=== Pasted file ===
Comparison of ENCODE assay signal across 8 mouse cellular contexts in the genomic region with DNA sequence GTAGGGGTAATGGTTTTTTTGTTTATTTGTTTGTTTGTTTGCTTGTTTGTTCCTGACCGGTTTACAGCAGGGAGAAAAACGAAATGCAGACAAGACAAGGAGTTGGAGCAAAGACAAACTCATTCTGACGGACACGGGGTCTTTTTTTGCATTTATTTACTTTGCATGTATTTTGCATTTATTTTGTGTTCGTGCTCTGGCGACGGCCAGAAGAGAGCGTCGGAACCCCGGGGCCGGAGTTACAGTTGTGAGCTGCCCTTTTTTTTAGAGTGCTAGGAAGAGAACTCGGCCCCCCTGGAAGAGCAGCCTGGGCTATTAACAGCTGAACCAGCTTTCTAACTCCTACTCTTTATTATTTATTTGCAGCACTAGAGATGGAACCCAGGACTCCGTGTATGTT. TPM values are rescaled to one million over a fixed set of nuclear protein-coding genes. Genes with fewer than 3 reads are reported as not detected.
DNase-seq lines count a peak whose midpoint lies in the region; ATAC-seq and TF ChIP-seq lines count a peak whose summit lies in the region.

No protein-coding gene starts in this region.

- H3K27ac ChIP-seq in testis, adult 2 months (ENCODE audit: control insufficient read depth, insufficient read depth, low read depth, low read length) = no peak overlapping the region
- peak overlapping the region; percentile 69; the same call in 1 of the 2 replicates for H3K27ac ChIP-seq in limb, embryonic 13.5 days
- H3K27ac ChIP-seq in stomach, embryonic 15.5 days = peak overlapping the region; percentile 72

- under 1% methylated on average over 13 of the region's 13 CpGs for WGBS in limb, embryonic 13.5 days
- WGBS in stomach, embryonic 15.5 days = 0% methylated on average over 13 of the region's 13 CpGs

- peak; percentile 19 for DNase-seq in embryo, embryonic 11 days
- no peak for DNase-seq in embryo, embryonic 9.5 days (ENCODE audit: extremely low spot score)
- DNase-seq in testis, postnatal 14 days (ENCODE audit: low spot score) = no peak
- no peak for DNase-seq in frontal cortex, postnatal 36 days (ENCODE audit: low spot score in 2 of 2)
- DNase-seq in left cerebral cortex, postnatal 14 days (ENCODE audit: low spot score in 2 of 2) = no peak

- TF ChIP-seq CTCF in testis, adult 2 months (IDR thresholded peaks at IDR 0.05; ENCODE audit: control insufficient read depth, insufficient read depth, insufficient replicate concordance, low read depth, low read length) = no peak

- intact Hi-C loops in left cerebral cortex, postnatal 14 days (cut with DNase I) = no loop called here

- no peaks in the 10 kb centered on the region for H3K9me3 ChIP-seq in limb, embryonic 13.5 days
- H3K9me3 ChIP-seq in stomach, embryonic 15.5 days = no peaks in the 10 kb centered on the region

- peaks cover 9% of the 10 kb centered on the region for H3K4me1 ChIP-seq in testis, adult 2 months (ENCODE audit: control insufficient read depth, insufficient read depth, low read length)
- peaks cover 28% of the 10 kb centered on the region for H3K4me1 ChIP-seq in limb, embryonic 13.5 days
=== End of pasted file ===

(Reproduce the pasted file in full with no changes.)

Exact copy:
Comparison of ENCODE assay signal across 8 mouse cellular contexts in the genomic region with DNA sequence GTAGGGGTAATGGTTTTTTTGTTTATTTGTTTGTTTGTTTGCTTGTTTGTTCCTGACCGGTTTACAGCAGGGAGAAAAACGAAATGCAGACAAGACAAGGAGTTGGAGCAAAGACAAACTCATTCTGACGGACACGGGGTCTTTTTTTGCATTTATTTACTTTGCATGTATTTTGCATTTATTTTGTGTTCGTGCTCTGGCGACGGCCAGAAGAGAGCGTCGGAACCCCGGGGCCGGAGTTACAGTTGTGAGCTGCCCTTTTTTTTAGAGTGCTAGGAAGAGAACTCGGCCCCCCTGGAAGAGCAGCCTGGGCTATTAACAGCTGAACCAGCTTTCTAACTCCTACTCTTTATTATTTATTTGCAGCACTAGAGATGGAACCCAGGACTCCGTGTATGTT. TPM values are rescaled to one million over a fixed set of nuclear protein-coding genes. Genes with fewer than 3 reads are reported as not detected.
DNase-seq lines count a peak whose midpoint lies in the region; ATAC-seq and TF ChIP-seq lines count a peak whose summit lies in the region.

No protein-coding gene starts in this region.

- H3K27ac ChIP-seq in testis, adult 2 months (ENCODE audit: control insufficient read depth, insufficient read depth, low read depth, low read length) = no peak overlapping the region
- peak overlapping the region; percentile 69; the same call in 1 of the 2 replicates for H3K27ac ChIP-seq in limb, embryonic 13.5 days
- H3K27ac ChIP-seq in stomach, embryonic 15.5 days = peak overlapping the region; percentile 72

- under 1% methylated on average over 13 of the region's 13 CpGs for WGBS in limb, embryonic 13.5 days
- WGBS in stomach, embryonic 15.5 days = 0% methylated on average over 13 of the region's 13 CpGs

- peak; percentile 19 for DNase-seq in embryo, embryonic 11 days
- no peak for DNase-seq in embryo, embryonic 9.5 days (ENCODE audit: extremely low spot score)
- DNase-seq in testis, postnatal 14 days (ENCODE audit: low spot score) = no peak
- no peak for DNase-seq in frontal cortex, postnatal 36 days (ENCODE audit: low spot score in 2 of 2)
- DNase-seq in left cerebral cortex, postnatal 14 days (ENCODE audit: low spot score in 2 of 2) = no peak

- TF ChIP-seq CTCF in testis, adult 2 months (IDR thresholded peaks at IDR 0.05; ENCODE audit: control insufficient read depth, insufficient read depth, insufficient replicate concordance, low read depth, low read length) = no peak

- intact Hi-C loops in left cerebral cortex, postnatal 14 days (cut with DNase I) = no loop called here

- no peaks in the 10 kb centered on the region for H3K9me3 ChIP-seq in limb, embryonic 13.5 days
- H3K9me3 ChIP-seq in stomach, embryonic 15.5 days = no peaks in the 10 kb centered on the region

- peaks cover 9% of the 10 kb centered on the region for H3K4me1 ChIP-seq in testis, adult 2 months (ENCODE audit: control insufficient read depth, insufficient read depth, low read length)
- peaks cover 28% of the 10 kb centered on the region for H3K4me1 ChIP-seq in limb, embryonic 13.5 days